Treating sick children abroad

 

Sir, – Further to “Hopes for sick children who go abroad may be ‘unrealistic’” (Health, August 20th, 2014), as a parent who has battled neuroblastoma in the US for my daughter over the past 14 years, I found the article’s premise and conclusions misleading. I feel it’s vital that Irish parents afflicted by neuroblastoma know there is another potentially life-saving side of this story not being told here.

I am no champion for the US healthcare system. I take issue with its shortcomings; particularly the role money plays in advancing research and new clinical trials. However, my own journey completely contradicts the advice this article offers.

The quoted statement that “[neuroblastoma] relapse is invariably fatal . . . in the region of 4 per cent, possibly 8 per cent, but that is optimistic” is incorrect. According to the US National Cancer Institute, the overall survival in the entire relapse population for neuroblastoma was 20 per cent, not to mention my own daughter’s experience, married last year at the age of 26.

Regarding the quoted statement “I will not, as an individual, send any of my parents into that zone where it is purely experimental and is not within a clinical trial”, the most effective treatments my daughter received were outside the clinical trial zone, suggested by doctors working directly with her and in collaboration with colleagues.

The statement “I think it [fundraising] is exploiting the community goodwill” is simply wrong. Fundraising has been a very important part of the journey we undertook, only as a last resort.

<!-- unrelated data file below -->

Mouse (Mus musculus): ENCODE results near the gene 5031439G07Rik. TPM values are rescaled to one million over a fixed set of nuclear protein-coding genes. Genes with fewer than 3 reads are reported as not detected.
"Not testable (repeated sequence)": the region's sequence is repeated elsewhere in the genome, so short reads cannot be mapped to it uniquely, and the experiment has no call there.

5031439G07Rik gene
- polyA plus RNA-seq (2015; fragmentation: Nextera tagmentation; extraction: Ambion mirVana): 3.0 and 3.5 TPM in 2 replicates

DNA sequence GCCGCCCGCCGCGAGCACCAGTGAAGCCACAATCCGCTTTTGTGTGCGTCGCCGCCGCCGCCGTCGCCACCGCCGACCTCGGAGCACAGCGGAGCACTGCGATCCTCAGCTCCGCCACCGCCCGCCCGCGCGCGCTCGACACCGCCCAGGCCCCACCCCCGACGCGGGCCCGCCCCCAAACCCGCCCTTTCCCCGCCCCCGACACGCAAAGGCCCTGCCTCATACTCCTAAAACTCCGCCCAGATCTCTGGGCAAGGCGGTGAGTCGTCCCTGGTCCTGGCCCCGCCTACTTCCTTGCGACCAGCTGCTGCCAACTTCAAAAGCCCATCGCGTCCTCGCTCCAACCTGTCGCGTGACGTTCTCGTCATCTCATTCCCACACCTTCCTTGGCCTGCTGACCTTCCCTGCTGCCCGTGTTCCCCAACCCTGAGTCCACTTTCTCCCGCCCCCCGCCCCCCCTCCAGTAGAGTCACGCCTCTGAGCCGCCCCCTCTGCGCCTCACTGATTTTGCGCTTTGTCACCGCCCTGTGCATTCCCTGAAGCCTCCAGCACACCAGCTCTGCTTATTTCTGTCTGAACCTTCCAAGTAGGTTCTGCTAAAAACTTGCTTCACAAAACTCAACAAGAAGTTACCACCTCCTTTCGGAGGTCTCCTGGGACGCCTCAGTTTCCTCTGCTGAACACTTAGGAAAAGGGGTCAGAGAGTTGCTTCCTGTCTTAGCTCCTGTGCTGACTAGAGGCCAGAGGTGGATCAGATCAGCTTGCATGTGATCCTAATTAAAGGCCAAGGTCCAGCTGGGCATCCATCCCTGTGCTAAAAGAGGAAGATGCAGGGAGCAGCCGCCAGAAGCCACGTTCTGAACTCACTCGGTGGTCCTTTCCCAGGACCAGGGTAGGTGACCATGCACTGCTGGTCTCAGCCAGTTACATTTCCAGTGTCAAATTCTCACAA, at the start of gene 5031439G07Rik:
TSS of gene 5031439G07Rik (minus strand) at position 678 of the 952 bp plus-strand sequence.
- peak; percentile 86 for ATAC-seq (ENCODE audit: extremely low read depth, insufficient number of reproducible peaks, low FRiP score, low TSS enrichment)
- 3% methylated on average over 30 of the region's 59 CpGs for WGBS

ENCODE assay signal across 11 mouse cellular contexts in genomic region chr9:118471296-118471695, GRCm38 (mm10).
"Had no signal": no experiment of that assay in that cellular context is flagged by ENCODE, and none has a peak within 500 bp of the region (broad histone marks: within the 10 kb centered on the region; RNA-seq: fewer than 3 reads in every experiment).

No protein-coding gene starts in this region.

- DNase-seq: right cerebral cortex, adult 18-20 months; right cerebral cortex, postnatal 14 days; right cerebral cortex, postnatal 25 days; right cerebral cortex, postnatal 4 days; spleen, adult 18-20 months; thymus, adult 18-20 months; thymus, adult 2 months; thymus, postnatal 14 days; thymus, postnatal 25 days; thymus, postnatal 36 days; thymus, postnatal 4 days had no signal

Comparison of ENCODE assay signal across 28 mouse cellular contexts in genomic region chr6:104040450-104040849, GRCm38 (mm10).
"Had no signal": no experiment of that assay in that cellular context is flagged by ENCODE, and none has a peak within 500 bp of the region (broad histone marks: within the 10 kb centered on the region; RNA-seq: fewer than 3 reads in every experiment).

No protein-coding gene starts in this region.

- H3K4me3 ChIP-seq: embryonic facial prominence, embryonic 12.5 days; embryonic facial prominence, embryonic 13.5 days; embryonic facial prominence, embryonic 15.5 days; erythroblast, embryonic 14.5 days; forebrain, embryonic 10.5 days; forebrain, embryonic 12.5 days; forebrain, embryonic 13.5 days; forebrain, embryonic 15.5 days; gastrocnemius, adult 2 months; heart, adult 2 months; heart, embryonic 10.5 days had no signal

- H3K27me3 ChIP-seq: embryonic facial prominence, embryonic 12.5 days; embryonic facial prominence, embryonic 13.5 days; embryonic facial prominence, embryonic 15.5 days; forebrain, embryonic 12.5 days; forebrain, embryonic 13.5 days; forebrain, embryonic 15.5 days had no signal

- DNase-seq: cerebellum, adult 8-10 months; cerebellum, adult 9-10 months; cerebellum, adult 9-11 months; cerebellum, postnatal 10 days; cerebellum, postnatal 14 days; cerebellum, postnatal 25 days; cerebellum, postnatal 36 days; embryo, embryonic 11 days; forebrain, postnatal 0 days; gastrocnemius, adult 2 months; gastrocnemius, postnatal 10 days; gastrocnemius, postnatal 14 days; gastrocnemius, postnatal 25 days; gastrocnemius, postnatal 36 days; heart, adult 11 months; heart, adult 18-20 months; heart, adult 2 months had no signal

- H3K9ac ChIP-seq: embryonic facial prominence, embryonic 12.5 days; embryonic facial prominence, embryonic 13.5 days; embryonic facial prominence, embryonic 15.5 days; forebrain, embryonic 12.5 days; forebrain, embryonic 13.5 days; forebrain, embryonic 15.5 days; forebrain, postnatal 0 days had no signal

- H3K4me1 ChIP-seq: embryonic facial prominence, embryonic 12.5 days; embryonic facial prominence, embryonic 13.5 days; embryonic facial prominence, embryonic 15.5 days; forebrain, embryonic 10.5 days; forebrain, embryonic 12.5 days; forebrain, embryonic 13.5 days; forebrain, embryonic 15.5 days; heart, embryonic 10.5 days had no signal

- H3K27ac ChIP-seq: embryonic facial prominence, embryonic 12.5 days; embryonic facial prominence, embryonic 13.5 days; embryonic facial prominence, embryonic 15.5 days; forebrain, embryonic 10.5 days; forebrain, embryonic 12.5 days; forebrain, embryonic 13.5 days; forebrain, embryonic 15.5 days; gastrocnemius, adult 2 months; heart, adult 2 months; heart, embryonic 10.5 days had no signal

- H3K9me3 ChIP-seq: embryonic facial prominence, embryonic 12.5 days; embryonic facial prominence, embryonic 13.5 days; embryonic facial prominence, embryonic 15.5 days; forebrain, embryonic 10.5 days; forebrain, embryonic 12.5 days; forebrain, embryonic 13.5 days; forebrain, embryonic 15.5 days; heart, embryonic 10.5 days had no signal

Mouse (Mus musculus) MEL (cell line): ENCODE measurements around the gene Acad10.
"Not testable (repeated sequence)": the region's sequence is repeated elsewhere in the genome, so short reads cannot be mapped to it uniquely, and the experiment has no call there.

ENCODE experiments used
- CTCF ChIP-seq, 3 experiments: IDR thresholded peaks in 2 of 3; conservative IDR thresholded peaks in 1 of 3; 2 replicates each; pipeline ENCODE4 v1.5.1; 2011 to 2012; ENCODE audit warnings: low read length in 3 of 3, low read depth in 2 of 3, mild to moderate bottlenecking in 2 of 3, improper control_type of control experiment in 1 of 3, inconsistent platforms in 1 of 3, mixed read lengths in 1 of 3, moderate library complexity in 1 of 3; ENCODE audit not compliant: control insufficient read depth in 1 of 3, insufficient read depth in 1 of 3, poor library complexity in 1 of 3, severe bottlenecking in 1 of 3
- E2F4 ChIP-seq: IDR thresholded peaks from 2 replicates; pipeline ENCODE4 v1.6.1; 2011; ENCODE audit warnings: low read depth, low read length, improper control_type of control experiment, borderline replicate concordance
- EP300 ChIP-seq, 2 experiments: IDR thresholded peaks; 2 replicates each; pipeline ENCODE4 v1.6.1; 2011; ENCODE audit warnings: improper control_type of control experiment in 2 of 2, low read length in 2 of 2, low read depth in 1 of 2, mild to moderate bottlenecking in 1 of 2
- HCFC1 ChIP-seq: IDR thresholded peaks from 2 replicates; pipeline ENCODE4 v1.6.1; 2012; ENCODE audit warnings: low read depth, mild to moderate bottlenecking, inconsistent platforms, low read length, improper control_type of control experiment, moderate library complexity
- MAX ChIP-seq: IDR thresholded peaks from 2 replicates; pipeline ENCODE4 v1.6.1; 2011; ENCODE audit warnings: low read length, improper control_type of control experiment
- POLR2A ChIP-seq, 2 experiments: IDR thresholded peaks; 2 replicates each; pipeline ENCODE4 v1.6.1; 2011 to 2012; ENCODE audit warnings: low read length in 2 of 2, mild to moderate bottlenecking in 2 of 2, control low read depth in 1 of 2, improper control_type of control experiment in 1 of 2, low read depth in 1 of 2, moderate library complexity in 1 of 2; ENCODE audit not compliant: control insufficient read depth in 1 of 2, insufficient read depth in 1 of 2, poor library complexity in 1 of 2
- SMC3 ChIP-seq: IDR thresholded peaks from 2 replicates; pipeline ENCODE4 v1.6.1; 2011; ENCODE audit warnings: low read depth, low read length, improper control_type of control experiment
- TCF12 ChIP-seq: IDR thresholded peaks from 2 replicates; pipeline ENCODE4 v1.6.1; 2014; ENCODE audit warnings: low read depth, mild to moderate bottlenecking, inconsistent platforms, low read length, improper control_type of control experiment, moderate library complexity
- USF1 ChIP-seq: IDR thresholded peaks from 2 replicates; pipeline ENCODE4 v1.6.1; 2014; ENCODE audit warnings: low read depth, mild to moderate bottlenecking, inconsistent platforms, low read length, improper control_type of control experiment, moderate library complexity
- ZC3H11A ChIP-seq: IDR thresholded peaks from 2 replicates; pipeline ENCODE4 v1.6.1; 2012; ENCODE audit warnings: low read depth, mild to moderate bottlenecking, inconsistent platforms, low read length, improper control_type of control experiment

The statement: “They are separated from their husband or wife, separated from grandparents . . . think of that position” is naive from this parent’s perspective. The worst thing a parent can feel is that they or the doctors they have working on their behalf didn’t do everything possible for them. I have never been naive about expectations but I also know I’ve done everything I could think of for my child including working with multiple doctors and centres simultaneously. It’s not easy, but it’s the right thing to do for someone like me. Suggesting otherwise is offensive.

The statement “it is part of a trend where parents believe they can be more in control of life and therefore they will fight everything” is patronising. The explosion of information combined with ever-advancing sophistication of research in treatment options necessitates more proactive roles by parents. This “trend” is happening for a reason, not because there’s something wrong with parents (or patients). My experience has taught me that aggressive, proactive engagement in cutting-edge clinical trials has the potential to help a child with recurrent neuroblastoma.

I have faced similar attitudes by regional doctors here in the US – “don’t travel across the US”, they’d say, “we have capable doctors right here”. I didn’t accept that advice then and I never will. Thankfully, my daughter is in her second year of marriage to her high school sweetheart after graduating from college. I don’t take anything for granted.

My book Steps to Hope is, in my opinion, the missing side of the story presented in your article.

The article seems to blame “the problem” being cited as due to “social media”. I honestly don’t know how anyone could suggest that we need less communication for a parent whose child has been given a neuroblastoma diagnosis.

I hope you will take this letter in the spirit with which it is intended – to help create a proper dialogue about horrific disease and what can be done to empower individuals to do what they can to pursue the best possible treatment available for their child. – Yours, etc,

FRANK KALMAN,

Executive Director,

Kids’ Cancer

Research Foundation

San Luis Obispo, California.